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Oncogene. 2004 Jun 17;23(28):4873-84.

Truncated mutants of the putative Wnt receptor LRP6/Arrow can stabilize beta-catenin independently of Frizzled proteins.

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Strang Cancer Research Laboratory at The Rockefeller University, 1230 York Avenue, New York, NY 10021, USA.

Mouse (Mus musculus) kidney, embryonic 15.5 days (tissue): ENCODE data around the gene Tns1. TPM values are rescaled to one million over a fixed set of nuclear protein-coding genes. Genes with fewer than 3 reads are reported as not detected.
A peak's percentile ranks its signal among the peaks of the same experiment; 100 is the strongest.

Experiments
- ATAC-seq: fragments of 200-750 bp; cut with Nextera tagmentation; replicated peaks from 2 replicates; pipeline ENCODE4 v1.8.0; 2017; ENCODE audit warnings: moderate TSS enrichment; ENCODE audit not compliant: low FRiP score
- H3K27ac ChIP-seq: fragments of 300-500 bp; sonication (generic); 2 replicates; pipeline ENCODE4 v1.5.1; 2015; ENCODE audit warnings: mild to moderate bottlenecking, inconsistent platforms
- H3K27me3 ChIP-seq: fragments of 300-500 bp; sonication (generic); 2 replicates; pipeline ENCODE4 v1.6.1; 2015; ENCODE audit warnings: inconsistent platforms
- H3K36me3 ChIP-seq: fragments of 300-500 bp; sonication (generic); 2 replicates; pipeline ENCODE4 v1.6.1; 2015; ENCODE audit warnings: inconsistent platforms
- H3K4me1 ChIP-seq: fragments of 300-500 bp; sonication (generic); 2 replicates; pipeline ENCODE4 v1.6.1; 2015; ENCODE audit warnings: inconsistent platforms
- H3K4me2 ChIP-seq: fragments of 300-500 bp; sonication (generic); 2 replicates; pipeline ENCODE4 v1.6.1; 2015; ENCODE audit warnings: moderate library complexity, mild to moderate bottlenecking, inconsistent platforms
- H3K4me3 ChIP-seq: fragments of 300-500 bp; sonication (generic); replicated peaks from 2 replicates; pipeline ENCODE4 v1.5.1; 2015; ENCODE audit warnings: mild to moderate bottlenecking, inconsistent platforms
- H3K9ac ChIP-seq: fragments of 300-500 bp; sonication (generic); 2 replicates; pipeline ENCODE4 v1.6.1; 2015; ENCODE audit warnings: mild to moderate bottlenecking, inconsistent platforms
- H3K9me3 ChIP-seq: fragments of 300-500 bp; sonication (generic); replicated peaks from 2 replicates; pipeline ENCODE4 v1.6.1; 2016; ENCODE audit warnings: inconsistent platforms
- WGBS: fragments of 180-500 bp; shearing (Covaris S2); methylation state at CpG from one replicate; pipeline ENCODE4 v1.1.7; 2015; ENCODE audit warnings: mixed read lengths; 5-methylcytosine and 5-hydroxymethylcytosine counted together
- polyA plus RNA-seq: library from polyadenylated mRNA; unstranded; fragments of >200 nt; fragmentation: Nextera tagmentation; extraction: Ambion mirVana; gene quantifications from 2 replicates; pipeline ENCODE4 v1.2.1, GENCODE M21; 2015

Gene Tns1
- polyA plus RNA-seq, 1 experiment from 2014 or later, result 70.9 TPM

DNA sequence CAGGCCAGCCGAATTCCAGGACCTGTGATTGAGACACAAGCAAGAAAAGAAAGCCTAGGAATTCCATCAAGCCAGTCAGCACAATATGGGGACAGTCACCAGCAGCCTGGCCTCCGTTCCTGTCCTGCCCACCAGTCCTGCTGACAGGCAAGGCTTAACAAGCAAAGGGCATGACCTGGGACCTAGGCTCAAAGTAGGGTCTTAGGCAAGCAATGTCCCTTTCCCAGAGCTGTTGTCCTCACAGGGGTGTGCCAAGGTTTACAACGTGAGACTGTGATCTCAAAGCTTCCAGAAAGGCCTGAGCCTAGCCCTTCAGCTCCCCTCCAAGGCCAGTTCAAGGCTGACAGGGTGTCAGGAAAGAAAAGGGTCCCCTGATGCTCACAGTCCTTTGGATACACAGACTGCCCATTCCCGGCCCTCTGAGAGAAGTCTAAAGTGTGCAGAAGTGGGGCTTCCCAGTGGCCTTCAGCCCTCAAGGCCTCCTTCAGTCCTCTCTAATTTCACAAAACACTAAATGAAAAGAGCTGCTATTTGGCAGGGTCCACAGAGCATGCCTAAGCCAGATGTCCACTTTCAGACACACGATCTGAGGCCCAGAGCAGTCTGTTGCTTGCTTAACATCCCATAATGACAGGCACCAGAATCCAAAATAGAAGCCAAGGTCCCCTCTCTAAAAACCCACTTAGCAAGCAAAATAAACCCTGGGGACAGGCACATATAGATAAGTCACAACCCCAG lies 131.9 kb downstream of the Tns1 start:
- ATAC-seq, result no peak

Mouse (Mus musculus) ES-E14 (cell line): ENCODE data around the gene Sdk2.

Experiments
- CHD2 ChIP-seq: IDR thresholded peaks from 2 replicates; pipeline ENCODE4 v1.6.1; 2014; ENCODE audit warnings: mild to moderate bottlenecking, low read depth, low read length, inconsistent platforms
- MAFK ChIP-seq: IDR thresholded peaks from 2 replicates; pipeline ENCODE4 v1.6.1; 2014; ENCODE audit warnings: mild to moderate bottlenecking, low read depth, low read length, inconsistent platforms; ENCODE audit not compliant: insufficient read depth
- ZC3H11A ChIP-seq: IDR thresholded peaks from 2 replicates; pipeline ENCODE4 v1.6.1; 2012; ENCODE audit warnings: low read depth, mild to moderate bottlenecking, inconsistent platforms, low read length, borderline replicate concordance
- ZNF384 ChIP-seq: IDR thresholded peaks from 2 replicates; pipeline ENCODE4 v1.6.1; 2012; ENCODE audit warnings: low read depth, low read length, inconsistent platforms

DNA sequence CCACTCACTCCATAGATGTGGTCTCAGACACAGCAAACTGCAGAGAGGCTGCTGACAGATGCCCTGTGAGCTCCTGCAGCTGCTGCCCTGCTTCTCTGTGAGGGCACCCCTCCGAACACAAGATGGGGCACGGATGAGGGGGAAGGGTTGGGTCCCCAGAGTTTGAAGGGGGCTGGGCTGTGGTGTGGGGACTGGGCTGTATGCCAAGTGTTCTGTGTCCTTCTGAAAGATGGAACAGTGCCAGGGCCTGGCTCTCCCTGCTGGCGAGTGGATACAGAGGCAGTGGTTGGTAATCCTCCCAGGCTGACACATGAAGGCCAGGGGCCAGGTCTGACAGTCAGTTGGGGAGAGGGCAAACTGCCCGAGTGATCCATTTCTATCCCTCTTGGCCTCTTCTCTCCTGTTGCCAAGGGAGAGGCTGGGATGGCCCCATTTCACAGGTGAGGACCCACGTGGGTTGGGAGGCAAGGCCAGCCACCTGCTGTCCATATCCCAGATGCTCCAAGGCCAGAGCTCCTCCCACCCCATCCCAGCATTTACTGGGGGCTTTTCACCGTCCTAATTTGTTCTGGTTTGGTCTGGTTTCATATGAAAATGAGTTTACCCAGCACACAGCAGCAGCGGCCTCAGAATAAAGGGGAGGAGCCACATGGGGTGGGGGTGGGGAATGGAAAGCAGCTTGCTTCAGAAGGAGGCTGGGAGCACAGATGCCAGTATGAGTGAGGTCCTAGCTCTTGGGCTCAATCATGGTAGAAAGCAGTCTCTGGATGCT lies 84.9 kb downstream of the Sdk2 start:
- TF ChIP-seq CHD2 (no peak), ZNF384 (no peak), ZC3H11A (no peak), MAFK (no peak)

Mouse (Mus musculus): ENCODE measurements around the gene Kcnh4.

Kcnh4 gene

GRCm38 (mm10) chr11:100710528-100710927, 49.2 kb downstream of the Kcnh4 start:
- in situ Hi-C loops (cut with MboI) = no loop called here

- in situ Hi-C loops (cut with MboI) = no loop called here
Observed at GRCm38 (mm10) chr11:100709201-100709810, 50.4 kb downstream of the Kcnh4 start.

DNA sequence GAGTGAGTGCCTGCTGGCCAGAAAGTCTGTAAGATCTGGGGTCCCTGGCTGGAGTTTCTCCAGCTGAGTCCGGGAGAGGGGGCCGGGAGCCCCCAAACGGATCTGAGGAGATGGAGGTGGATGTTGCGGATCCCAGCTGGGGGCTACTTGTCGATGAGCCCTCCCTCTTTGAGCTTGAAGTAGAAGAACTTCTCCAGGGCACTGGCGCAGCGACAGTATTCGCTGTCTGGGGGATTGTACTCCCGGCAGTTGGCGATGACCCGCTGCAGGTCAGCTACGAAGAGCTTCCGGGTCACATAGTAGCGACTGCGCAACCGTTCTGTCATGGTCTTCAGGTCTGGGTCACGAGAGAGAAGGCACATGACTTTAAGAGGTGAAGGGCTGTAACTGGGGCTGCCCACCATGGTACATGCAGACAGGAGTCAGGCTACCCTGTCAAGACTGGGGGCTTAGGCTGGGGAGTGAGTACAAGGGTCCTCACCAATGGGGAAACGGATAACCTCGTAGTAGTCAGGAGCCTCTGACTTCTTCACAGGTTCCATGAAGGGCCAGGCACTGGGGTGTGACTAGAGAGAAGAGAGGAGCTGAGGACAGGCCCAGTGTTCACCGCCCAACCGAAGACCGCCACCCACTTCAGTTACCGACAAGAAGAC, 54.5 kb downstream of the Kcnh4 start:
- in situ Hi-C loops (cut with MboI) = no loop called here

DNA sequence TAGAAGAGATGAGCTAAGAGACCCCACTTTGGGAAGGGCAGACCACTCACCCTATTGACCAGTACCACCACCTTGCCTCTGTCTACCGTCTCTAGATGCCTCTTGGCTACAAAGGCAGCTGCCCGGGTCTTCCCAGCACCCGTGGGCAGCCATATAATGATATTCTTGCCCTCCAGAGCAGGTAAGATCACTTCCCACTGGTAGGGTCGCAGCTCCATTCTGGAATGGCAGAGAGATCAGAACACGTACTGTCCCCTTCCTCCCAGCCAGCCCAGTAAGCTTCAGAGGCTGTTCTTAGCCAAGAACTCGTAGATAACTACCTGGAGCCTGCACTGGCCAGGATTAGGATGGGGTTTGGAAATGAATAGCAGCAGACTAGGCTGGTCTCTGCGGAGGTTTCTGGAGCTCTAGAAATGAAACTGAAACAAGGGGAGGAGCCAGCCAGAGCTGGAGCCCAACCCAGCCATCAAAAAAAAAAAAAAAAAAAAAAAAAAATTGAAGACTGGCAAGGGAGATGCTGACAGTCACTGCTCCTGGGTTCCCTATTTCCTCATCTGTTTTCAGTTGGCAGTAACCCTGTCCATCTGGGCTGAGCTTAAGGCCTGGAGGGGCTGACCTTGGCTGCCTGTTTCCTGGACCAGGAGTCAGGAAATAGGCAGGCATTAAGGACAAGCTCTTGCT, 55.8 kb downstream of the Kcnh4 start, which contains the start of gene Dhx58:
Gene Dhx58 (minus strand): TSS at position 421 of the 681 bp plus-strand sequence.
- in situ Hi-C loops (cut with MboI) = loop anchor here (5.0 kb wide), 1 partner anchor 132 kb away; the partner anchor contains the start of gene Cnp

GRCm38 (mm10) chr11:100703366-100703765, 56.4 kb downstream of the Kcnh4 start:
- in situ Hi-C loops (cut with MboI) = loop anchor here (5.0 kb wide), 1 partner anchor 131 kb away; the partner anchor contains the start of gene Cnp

Secreted signaling proteins of the Wnt family are known to regulate a diverse range of developmental processes, and their signaling pathway through beta-catenin is frequently activated in cancer. The identification of both Frizzled and LRP5/6 (LRP: low-density lipoprotein receptor-related protein) proteins as components of cell-surface receptors for Wnt proteins has raised questions about their individual functions. We have investigated this issue through a structure-function analysis of Frizzled and LRP proteins that have been implicated in Wnt1 signaling. Consistent with other reports, we find that LRP6/Arrow proteins deleted for their extracellular domain are able to activate the Wnt/beta-catenin signaling pathway. Importantly, our results demonstrate that this signaling from LRP6/Arrow derivatives can occur in a Frizzled- and ligand-independent manner. Furthermore, we show that the PPSP motifs within the intracellular domain of LRP6 are required for signaling. In contrast to results with LRP6, overexpression of Frizzled proteins did not activate the pathway. Based on evidence of ligand binding to both Frizzled and LRP6, current models suggest that both proteins are components of a Wnt receptor complex that signals to beta-catenin. In light of these models, our data imply that LRP5/6/Arrow proteins constitute the distal signal-initiating component of these receptors. The results also support the notion that LRP5/6 are candidate oncogenes.

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